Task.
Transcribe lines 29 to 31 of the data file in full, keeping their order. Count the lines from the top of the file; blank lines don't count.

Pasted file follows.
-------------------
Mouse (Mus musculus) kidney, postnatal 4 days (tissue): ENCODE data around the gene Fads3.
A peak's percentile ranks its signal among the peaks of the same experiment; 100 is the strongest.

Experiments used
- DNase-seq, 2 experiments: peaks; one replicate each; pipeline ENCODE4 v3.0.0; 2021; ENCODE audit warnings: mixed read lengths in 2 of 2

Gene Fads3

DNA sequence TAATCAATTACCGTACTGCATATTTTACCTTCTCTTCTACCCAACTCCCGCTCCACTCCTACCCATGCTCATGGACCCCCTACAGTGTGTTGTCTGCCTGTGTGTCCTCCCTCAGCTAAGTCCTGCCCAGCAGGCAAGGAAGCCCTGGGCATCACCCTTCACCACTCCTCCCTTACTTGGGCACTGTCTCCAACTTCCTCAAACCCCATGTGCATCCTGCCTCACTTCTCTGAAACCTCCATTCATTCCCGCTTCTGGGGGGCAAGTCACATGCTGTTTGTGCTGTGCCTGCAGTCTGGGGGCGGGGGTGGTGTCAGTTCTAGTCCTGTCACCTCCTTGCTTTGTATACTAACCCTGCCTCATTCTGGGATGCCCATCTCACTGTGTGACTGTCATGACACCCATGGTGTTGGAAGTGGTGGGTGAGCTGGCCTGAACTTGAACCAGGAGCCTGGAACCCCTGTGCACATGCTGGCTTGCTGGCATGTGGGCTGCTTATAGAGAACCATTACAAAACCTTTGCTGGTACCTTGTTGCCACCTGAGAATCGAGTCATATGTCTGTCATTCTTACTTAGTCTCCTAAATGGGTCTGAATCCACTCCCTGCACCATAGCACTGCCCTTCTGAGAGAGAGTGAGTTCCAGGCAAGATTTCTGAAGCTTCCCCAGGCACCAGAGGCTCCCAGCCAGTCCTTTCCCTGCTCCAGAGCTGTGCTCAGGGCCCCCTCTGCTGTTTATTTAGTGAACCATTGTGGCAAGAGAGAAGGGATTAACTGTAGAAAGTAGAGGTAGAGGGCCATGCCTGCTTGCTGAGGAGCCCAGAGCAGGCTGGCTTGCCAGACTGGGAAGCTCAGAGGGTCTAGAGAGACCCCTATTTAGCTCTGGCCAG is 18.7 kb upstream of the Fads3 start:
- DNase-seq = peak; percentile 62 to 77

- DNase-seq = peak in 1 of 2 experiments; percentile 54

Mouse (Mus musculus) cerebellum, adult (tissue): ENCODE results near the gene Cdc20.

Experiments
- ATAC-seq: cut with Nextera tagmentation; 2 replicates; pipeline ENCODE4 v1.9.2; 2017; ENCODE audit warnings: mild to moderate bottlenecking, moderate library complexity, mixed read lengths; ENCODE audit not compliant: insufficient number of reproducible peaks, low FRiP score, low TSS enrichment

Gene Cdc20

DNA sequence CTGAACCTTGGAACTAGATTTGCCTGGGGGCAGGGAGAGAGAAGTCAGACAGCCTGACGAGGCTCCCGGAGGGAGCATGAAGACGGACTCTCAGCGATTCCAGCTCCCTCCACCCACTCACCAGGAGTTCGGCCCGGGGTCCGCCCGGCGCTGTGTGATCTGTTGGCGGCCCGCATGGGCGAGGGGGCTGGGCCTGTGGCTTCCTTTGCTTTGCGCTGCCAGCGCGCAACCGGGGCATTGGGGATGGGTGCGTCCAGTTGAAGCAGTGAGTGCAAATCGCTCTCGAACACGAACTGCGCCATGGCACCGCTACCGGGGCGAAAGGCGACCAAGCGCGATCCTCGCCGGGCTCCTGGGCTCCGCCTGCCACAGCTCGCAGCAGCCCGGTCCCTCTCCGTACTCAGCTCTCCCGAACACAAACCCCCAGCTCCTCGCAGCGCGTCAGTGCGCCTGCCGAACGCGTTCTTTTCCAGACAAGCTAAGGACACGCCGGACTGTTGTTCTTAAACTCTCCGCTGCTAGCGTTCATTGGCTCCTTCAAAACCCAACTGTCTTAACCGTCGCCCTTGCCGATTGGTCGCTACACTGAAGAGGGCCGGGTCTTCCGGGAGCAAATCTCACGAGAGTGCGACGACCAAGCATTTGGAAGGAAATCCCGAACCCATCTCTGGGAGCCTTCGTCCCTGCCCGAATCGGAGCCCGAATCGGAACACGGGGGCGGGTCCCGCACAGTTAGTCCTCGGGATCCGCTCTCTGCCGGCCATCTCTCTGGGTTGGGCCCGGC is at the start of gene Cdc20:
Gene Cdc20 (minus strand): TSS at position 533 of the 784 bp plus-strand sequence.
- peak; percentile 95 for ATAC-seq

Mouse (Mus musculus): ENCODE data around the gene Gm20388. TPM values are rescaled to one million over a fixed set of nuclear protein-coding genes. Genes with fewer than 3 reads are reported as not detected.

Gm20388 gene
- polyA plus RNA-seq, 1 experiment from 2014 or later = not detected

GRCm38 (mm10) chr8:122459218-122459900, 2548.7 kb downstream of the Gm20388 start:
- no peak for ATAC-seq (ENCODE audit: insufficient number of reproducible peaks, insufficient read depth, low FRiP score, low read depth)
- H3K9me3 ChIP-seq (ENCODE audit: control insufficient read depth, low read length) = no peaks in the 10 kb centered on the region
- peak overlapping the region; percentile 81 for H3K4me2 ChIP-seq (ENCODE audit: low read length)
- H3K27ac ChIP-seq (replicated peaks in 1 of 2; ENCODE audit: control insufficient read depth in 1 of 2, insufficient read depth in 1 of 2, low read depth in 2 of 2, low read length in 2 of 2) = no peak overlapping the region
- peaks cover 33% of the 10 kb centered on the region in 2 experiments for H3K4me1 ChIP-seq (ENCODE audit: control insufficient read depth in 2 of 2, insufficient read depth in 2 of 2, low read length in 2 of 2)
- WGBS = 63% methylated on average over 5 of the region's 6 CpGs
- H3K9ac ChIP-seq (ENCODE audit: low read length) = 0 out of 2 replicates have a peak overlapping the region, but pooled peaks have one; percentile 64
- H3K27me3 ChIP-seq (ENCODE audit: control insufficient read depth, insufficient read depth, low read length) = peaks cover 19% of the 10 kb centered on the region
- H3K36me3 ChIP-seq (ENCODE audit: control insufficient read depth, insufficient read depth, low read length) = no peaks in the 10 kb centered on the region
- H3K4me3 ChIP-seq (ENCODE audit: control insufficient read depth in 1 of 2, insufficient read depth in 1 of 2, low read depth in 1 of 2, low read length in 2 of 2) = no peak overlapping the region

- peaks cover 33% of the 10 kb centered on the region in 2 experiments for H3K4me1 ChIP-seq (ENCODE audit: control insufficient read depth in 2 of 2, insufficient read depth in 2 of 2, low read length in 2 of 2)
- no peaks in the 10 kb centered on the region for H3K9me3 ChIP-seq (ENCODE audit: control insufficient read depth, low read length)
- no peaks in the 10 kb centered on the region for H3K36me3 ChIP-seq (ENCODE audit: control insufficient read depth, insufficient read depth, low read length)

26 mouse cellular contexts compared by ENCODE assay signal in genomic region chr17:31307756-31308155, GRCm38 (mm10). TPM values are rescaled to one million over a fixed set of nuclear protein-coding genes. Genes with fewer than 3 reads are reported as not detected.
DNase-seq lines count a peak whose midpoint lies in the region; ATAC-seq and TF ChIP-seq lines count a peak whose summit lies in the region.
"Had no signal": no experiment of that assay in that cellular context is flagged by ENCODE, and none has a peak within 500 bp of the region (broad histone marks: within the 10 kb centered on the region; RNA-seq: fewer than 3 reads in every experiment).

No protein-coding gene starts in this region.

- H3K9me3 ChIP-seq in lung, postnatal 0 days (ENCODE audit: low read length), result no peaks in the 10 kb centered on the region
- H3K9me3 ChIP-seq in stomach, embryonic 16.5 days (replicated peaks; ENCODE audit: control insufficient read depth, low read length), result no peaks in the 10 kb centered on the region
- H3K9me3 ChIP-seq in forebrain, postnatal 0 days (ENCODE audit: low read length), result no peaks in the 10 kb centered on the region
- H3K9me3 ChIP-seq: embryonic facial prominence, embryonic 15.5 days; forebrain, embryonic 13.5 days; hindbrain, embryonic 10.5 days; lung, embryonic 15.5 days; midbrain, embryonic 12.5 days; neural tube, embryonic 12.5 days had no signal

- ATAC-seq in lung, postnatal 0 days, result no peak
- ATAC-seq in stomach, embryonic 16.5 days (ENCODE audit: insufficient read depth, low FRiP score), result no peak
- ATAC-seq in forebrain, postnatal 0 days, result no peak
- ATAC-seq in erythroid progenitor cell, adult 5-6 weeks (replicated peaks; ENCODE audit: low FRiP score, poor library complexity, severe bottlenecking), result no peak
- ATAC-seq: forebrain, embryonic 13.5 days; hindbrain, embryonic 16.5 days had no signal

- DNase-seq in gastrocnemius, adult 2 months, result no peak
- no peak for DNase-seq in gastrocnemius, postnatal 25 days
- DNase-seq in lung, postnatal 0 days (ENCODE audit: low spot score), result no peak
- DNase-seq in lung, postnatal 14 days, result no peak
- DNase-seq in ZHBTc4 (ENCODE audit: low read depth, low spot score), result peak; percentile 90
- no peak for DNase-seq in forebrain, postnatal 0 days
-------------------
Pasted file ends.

- H3K4me3 ChIP-seq (ENCODE audit: control insufficient read depth in 1 of 2, insufficient read depth in 1 of 2, low read depth in 1 of 2, low read length in 2 of 2) = no peak overlapping the region

- peaks cover 33% of the 10 kb centered on the region in 2 experiments for H3K4me1 ChIP-seq (ENCODE audit: control insufficient read depth in 2 of 2, insufficient read depth in 2 of 2, low read length in 2 of 2)
- no peaks in the 10 kb centered on the region for H3K9me3 ChIP-seq (ENCODE audit: control insufficient read depth, low read length)